inkwell.vue.155 : Carol Wolper: Secret Celebrity
permalink #51 of 146: Carol Wolper (carol-wolper) Tue 30 Jul 02 10:22
    
Yes, definitely.  The media plays up the celeb angle, not the artist
angle. They play up the glamour, not the heart.  I keep waiting for
someone to start a magazine that isn't about putting a celebrity on the
cover.  Years ago, no decades ago, Esquire had some great writers and
editors.  But of course that was back when intelligence was considered
sexy.  I'd love to see that come back. 
I'm on  a mission to make the idea the star, not the person. 

I think Tina Brown's celebrity journalism was the worst thing to
happen to pop culture.
  
inkwell.vue.155 : Carol Wolper: Secret Celebrity
permalink #52 of 146: Berliner (captward) Tue 30 Jul 02 10:42
    
I'm right there with ya, sister, but don't hold your breath unless you
look good in purple. 
  
inkwell.vue.155 : Carol Wolper: Secret Celebrity
permalink #53 of 146: David Gans (tnf) Tue 30 Jul 02 11:17
    

> I keep waiting for someone to start a magazine that isn't about putting a
> celebrity on the cover.  Years ago, no decades ago, Esquire had some great
> writers and editors.  But of course that was back when intelligence was
> considered sexy.  I'd love to see that come back.

I hear ya!  But I join Ed in not holding my breath.  I spent ten years in the
magazine business, and what the publishing people said to the editorial
people about what was gonna sell (e.g. whether it was possible for us to put
Stevie Wonder on the cover) was chilling.
  
inkwell.vue.155 : Carol Wolper: Secret Celebrity
permalink #54 of 146: Carol Wolper (carol-wolper) Tue 30 Jul 02 14:42
    
This is what I think. I think all these CEOs who have stolen billions,
should give back to the culture by financing a magazine that doesn't
have to turn a profit.   
  
inkwell.vue.155 : Carol Wolper: Secret Celebrity
permalink #55 of 146: David Gans (tnf) Tue 30 Jul 02 14:49
    

Aiyee!  What a California liberal wacko thing to say!

Maybe we can have a COMMITTEE that decides what to feature and what goes on
the cover!   Hee-hee...


Are you working on any screenplays now?

Has "The cigarette Girl" been sold to Hollywood?
  
inkwell.vue.155 : Carol Wolper: Secret Celebrity
permalink #56 of 146: excessively heterosexual (saiyuk) Tue 30 Jul 02 15:27
    

> So you're saying it's possible to do good work in Hollywood, maybe even 
earn
>  a decent living, and have the respect of your peers -- without having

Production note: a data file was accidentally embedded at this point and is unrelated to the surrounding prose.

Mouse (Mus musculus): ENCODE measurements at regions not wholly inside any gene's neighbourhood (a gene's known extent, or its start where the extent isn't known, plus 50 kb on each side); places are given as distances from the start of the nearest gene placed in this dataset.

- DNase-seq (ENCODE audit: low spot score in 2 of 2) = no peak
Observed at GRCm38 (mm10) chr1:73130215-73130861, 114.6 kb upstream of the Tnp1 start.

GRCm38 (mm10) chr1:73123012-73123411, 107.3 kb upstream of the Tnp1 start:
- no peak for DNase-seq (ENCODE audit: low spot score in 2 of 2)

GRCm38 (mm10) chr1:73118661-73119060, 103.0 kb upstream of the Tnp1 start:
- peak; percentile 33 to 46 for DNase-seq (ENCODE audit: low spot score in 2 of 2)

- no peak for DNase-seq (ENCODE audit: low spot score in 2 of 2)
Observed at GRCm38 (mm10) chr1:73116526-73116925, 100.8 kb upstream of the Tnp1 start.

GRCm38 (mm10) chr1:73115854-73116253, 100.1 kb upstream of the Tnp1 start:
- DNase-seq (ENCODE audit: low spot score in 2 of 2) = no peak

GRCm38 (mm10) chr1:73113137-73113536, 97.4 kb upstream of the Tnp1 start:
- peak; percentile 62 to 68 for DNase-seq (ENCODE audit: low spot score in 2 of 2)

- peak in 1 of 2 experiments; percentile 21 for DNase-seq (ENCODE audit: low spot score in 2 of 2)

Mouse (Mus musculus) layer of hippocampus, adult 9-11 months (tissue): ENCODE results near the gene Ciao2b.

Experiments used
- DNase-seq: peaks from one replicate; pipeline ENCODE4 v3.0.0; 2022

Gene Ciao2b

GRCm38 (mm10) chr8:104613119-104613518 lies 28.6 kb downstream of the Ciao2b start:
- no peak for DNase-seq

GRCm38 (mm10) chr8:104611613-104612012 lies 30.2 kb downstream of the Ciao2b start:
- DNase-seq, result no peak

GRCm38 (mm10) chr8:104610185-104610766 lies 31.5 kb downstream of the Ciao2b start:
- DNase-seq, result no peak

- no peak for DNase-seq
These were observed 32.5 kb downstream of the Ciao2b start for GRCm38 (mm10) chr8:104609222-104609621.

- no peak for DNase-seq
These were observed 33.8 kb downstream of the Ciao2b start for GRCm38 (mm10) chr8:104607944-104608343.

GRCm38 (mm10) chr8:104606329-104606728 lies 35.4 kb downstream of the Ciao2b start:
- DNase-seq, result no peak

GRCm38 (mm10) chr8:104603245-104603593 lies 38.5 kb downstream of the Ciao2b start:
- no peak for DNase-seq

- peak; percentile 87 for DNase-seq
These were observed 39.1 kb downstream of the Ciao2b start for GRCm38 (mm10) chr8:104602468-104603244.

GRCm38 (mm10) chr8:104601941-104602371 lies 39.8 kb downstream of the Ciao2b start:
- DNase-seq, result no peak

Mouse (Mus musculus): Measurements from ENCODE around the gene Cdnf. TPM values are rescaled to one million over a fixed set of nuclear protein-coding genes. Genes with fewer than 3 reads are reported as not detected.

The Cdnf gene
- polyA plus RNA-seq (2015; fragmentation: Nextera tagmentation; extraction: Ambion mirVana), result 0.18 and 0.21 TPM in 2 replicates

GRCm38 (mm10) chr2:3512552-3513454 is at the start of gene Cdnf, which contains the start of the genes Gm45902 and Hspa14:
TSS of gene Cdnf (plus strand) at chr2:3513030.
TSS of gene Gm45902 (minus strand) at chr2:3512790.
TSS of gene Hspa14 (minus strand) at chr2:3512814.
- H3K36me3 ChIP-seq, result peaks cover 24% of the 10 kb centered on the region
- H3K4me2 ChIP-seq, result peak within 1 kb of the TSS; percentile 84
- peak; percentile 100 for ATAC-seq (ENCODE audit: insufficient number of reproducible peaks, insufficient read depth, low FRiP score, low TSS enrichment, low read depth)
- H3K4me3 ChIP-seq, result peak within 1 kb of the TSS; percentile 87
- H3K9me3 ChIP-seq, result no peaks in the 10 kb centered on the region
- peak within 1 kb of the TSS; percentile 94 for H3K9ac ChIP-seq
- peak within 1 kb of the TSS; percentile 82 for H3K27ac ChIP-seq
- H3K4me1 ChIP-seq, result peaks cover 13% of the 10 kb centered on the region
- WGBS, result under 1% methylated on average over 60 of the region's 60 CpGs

to
>  dress just exactly so before you leave the house, be seen in only this 
or
>  that important place, and choose your sex partners on the basis of what 
they
>  can do for you professionally?

Actually, david, I *think* that would describe our own <rodman> -- WHO
SHOULD IN THIS CONVERSATION.
  
inkwell.vue.155 : Carol Wolper: Secret Celebrity
permalink #57 of 146: Carol Wolper (carol-wolper) Tue 30 Jul 02 16:25
    
David,  do I sound like a liberal wacko?  Maybe on that particular
issue I am a little crazy.  

As for Cigarette Girl being made into a movie - there's a slight
chance.  Stephen Hopkins wants to direct it but William Morris (who
represents both of us) has yet to find the money to finance a
screenplay.

Last week, I turned in a screenplay  that Luis Mandoki is attatched to
and I'm currently in negotiations to adapt a book for a French
production company.  
  
inkwell.vue.155 : Carol Wolper: Secret Celebrity
permalink #58 of 146: Jon Lebkowsky (jonl) Tue 30 Jul 02 16:37
    
Carol, you're actually IN a magazine that doesn't turn a profit, since the 
WELL is part of Salon!  I hesitate to say 'doesn't HAVE to turn a profit,' 
but think of Harper's, The Atlantic Monthly... the culture mags that are 
never profitable but have angels (real angels, the kind with money) 
hovering 'round...

Regarding that 'secret celebrity' concept, I've noticed that many actors 
sort of disappear after doing well for a while. I assume they make enough 
money to keep the bulldog fed, and stop looking for work, at least visible 
work. Does Richard Gault fit that model? Are there as many of those around 
as I suspect?
  
inkwell.vue.155 : Carol Wolper: Secret Celebrity
permalink #59 of 146: David Gans (tnf) Tue 30 Jul 02 16:43
    

> Actually, david, I *think* that would describe our own <rodman> -- WHO
> SHOULD IN THIS CONVERSATION.

So get him over here!
  
inkwell.vue.155 : Carol Wolper: Secret Celebrity
permalink #60 of 146: David Gans (tnf) Tue 30 Jul 02 16:44